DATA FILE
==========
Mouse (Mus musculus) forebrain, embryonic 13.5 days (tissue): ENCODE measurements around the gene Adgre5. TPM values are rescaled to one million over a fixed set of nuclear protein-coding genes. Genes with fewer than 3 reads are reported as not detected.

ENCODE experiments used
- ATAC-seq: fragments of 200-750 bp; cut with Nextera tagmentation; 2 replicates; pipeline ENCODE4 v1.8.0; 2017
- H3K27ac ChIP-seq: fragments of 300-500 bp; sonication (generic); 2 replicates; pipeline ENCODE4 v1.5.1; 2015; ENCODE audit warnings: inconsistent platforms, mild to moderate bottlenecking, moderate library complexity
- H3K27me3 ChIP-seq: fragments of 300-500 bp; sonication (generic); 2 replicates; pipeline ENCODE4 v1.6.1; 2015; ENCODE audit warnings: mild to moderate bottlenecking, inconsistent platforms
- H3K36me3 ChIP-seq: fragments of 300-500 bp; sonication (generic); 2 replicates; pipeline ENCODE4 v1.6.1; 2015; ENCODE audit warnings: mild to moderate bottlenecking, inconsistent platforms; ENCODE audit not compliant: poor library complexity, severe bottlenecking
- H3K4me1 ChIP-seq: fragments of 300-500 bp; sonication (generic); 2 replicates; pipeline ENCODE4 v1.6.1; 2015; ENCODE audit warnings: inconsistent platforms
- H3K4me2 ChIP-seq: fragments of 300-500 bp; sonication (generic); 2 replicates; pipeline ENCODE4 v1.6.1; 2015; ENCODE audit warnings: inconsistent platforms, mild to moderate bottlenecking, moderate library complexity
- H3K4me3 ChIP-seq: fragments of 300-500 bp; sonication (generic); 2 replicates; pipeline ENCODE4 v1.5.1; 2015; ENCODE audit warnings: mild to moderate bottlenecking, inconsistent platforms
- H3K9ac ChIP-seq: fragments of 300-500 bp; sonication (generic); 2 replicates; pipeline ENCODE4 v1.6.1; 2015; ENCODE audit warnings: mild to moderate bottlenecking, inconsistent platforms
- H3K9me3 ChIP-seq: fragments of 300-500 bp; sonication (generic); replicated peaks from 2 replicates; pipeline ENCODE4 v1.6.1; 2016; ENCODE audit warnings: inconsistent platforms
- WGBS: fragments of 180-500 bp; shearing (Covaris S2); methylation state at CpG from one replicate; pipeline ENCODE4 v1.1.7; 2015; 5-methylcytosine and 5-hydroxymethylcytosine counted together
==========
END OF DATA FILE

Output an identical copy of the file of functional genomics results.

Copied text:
Mouse (Mus musculus) forebrain, embryonic 13.5 days (tissue): ENCODE measurements around the gene Adgre5. TPM values are rescaled to one million over a fixed set of nuclear protein-coding genes. Genes with fewer than 3 reads are reported as not detected.

ENCODE experiments used
- ATAC-seq: fragments of 200-750 bp; cut with Nextera tagmentation; 2 replicates; pipeline ENCODE4 v1.8.0; 2017
- H3K27ac ChIP-seq: fragments of 300-500 bp; sonication (generic); 2 replicates; pipeline ENCODE4 v1.5.1; 2015; ENCODE audit warnings: inconsistent platforms, mild to moderate bottlenecking, moderate library complexity
- H3K27me3 ChIP-seq: fragments of 300-500 bp; sonication (generic); 2 replicates; pipeline ENCODE4 v1.6.1; 2015; ENCODE audit warnings: mild to moderate bottlenecking, inconsistent platforms
- H3K36me3 ChIP-seq: fragments of 300-500 bp; sonication (generic); 2 replicates; pipeline ENCODE4 v1.6.1; 2015; ENCODE audit warnings: mild to moderate bottlenecking, inconsistent platforms; ENCODE audit not compliant: poor library complexity, severe bottlenecking
- H3K4me1 ChIP-seq: fragments of 300-500 bp; sonication (generic); 2 replicates; pipeline ENCODE4 v1.6.1; 2015; ENCODE audit warnings: inconsistent platforms
- H3K4me2 ChIP-seq: fragments of 300-500 bp; sonication (generic); 2 replicates; pipeline ENCODE4 v1.6.1; 2015; ENCODE audit warnings: inconsistent platforms, mild to moderate bottlenecking, moderate library complexity
- H3K4me3 ChIP-seq: fragments of 300-500 bp; sonication (generic); 2 replicates; pipeline ENCODE4 v1.5.1; 2015; ENCODE audit warnings: mild to moderate bottlenecking, inconsistent platforms
- H3K9ac ChIP-seq: fragments of 300-500 bp; sonication (generic); 2 replicates; pipeline ENCODE4 v1.6.1; 2015; ENCODE audit warnings: mild to moderate bottlenecking, inconsistent platforms
- H3K9me3 ChIP-seq: fragments of 300-500 bp; sonication (generic); replicated peaks from 2 replicates; pipeline ENCODE4 v1.6.1; 2016; ENCODE audit warnings: inconsistent platforms
- WGBS: fragments of 180-500 bp; shearing (Covaris S2); methylation state at CpG from one replicate; pipeline ENCODE4 v1.1.7; 2015; 5-methylcytosine and 5-hydroxymethylcytosine counted together